Aristotle’s Poetics defines tragedy as a narrative of great importance, whose protagonist is unlike the audience—indeed, the protagonist is better than those in the audience (he counterposes this to the lower art of comedy, which represents the actions of those who are worse than us). Walter White is not better than us; that’s why we judge him. But as an unsympathetic character, he is also most certainly not us. To view Breaking Bad in Aristotelian terms, our mechanism of identification is not with the character but with the plot. The plot holds our interest and ultimately makes us care about Walter White, even if we don’t necessarily care for him. What results is a testing of our concern for others, simultaneously against the kind of conservative individualism that would only extend concern to those like us and the liberal concern for those whom we magnanimously pity (i.e., under different circumstances, that could be me). Narratologically, liberal sympathy and conservative xenophobia are revealed to be the same means to different ends.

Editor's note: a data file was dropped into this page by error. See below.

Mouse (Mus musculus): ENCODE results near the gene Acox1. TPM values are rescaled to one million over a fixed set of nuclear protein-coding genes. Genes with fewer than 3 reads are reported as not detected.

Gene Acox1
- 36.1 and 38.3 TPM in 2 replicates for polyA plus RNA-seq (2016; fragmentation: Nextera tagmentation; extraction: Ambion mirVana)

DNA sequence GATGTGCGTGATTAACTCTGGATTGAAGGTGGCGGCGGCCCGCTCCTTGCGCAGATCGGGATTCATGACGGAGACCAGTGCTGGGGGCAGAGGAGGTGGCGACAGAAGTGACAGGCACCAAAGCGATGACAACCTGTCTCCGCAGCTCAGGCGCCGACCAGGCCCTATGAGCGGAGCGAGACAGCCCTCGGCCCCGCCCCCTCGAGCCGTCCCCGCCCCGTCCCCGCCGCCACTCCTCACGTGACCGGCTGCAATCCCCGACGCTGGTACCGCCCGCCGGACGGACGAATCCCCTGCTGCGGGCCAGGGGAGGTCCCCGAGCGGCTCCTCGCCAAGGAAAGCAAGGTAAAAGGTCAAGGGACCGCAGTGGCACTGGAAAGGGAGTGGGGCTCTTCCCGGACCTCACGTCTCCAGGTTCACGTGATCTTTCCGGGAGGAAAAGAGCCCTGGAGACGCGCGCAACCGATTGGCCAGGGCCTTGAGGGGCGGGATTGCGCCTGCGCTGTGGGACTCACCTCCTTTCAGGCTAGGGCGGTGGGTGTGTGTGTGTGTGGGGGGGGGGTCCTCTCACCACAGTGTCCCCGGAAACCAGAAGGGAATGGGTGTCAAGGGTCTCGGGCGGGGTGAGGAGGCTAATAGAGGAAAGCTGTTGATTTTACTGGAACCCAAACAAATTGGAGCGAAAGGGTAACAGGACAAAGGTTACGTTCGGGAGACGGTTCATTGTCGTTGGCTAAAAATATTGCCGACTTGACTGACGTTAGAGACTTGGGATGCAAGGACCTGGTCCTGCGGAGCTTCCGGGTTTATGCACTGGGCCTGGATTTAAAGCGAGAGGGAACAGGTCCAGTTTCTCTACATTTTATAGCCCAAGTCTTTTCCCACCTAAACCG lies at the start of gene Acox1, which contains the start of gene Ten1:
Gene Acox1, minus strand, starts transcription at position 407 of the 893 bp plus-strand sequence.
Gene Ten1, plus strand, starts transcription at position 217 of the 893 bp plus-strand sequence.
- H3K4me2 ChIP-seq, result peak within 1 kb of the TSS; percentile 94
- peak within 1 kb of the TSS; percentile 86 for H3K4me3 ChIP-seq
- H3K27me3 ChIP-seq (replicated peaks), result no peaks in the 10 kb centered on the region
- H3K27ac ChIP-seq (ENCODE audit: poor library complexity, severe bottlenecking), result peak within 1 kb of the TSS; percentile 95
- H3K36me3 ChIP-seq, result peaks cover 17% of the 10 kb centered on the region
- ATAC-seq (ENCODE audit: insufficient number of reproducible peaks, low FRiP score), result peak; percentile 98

Ultimately, Breaking Bad turns away from traditional televisual narratives based around sympathy to one that extends our concern universally. This is the truer meaning of Aristotelian pity. Though dying of cancer is no longer a going concern in the program—his miraculous recovery would perhaps would be another deus ex machina—we still find ourselves rooting for Walter White’s continued survival, even though this would be a survival of circumstances of his own immoral making.
Breaking Bad’s unsympathetic protagonist makes for great television. In the middle of another presidential campaign—decidedly not great television—one wishes that we could be asked to care about other humans without first having them humanized. We should care about Breaking Bad because it asks us why we care.
Godfre Leung is Assistant Professor of Art History at St. Cloud State University.He is a recent graduate of the Program in Visual and Cultural Studies at the University of Rochester. His doctoral dissertation was entitled The White Wall in Postwar Art: The Aesthetics of the Exhibition Space.